Posted 1/20/2014 12:00 am
David DePoyster has 21 years of experience in medical company sales and development, including ownership of MedSource, a medical development company with a portfolio of ventures in various medical specialties. He also owns MultiLine Medical LLC, which distributes products for various medical companies, with an emphasis on orthopedics, neurosurgery, podiatry and urology.
DePoyster currently is an adjunct instructor at the University of Central Arkansas in Conway, teaching a class focusing on medical sales.
He also is the co-founder of Cevant Cellars, a California winery, and creator of Behavioronics, which helps parents promote better behavior at home and school.
What is it that you do?
I invest in and develop medical companies and medical technologies.
How did you get started in your business?
By having a man believe in me. William Bowen was the CEO of First Commercial Bank, and he loaned me money that on paper I didn’t deserve.
What are your immediate plans?
My focus area for the next two to three years is developing ventures with physician groups. The reality of lower and lower reimbursements for physicians has made the climate for their participation in external ventures very positive. I’m currently working with Arkansas Urology and other large urology practices in growing the Epoch men’s health clinics. I saw the difference low testosterone therapy made in my energy level, mental acuity and overall well-being. I get excited about helping expand these types of positive medical treatments by making them best-practice-based and widely accessible.
How are low interest rates affecting the selling and buying of businesses? What do you think will happen when rates rise?
In my opinion, the Federal Reserve’s policies that created the low interest rate environment have not materially influenced medical company or medical venture deals. Health care is a market that doesn’t see a dramatic effect from interest rates because it’s a necessity. While there is risk in any venture, the medical sector is safer, higher margin and less volatile than other business segments. Higher rates won’t lessen or increase this market’s deal volume.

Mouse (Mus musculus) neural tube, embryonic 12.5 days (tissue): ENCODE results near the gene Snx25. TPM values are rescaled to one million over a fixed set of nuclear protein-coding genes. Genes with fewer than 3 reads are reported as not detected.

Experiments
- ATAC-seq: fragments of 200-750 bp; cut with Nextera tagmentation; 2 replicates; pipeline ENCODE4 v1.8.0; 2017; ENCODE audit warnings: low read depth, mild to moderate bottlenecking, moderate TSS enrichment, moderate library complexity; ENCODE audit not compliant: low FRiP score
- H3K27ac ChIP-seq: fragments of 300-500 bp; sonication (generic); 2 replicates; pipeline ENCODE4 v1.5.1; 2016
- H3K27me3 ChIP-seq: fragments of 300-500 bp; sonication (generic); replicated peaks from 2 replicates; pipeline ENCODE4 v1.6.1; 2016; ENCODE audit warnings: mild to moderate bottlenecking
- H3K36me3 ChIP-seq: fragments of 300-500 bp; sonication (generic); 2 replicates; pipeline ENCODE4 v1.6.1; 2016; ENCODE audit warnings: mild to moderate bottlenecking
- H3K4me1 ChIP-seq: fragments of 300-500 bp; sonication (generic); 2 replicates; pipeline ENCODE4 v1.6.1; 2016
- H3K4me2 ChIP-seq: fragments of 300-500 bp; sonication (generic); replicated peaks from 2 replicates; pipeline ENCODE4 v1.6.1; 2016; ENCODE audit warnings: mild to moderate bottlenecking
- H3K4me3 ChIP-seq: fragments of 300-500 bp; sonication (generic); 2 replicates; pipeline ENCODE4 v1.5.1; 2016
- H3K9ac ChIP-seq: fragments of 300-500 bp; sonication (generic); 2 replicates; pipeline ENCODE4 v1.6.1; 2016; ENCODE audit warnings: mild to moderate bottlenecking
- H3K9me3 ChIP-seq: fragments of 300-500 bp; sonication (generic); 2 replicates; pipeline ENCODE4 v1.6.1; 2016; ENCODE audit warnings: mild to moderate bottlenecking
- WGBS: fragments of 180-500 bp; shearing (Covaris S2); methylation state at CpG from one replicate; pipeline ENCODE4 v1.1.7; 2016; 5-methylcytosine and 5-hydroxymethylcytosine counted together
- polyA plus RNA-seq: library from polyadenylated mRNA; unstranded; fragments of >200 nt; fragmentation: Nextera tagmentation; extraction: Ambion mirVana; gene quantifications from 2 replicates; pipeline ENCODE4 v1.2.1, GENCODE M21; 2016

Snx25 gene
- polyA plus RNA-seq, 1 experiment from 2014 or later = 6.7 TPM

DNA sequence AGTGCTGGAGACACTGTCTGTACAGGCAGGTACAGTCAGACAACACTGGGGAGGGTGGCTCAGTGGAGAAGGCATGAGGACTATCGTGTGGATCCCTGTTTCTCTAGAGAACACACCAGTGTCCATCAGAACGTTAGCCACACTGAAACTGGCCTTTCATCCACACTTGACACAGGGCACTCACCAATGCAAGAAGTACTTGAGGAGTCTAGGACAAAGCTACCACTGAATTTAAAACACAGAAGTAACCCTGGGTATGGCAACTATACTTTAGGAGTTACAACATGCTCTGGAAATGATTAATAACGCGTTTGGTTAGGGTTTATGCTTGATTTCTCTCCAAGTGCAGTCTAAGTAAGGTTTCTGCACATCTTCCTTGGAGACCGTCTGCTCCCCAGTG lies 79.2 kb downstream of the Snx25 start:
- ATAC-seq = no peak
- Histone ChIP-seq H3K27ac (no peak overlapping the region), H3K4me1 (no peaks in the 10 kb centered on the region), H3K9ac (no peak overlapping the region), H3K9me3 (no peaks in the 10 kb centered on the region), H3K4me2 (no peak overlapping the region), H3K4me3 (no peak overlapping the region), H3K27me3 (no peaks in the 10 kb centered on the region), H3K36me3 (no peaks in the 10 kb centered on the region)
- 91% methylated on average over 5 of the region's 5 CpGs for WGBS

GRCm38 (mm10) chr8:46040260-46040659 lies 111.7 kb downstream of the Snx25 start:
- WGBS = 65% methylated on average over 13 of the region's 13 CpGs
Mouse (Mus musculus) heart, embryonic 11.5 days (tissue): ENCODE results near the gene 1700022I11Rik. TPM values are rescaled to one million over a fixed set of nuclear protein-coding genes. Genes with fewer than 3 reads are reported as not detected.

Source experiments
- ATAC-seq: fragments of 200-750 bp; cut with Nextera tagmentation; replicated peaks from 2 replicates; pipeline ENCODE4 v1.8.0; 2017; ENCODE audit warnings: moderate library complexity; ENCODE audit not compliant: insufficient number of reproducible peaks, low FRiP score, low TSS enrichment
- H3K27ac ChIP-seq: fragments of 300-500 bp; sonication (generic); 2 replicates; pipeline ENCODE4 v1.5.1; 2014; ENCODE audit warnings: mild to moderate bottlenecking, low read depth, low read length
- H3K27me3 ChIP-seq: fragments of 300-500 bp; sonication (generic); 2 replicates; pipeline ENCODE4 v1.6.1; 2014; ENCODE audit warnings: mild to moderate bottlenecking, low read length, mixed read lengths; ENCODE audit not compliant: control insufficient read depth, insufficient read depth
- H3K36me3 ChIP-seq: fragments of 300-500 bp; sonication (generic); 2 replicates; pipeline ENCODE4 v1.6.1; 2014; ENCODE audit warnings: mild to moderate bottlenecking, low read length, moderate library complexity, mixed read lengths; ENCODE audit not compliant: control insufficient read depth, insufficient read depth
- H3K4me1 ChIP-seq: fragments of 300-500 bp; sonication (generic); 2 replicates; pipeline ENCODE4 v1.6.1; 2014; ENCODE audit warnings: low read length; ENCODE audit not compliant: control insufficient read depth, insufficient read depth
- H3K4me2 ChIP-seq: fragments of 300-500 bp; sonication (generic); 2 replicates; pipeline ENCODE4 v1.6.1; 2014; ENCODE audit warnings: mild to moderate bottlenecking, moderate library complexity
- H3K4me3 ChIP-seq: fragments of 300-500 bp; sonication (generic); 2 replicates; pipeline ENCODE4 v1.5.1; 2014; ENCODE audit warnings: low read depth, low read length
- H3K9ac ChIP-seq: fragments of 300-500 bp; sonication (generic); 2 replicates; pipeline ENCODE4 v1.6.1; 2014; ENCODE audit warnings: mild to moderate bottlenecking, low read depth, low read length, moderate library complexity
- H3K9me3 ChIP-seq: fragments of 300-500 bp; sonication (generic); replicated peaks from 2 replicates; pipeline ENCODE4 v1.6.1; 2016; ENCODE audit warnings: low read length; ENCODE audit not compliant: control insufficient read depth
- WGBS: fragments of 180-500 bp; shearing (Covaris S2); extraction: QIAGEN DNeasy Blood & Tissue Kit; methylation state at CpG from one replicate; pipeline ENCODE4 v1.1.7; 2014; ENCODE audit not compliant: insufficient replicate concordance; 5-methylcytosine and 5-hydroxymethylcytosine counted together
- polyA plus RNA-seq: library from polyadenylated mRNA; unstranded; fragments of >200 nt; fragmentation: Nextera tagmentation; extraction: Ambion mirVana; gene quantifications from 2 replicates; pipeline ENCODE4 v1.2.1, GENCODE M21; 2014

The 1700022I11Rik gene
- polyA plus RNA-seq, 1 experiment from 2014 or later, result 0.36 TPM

What’s the most unusual business tool you’ve used?
In 2000 I began teaching a medical sales class one evening a week for the University of Central Arkansas. Since the genesis of that class, I’ve hired more than 30 of my students and placed many others with medical companies. It was an unorthodox way to find talented people, but it worked and continues to work great.
What was the smartest business decision you ever made?
To joint venture with physicians and not just sell to them. Physicians make great partners when they are contributing clinical expertise and professional management of a company or venture. I hear it said all the time that physicians are poor businesspeople, but that isn’t entirely true. Physicians are full-time clinicians who don’t need to be in charge of the implementation or management of a project. When they oversee the clinical side of businesses and optimize that area, they do very well and are great business partners.
What was your biggest business mistake or regret?
Not paying attention to my wife’s intuitive advice on a partner. Having partners is an essential element of equity funding and business development. I naturally think, “Hey, he or she is a great person. They’ll be awesome to work with.” My wife, on the other hand, has a very sensitive “BS-ometer” and warns me if she doesn’t get a good feeling about people. When I’ve gone against her feelings about particular people, it’s not turned out well.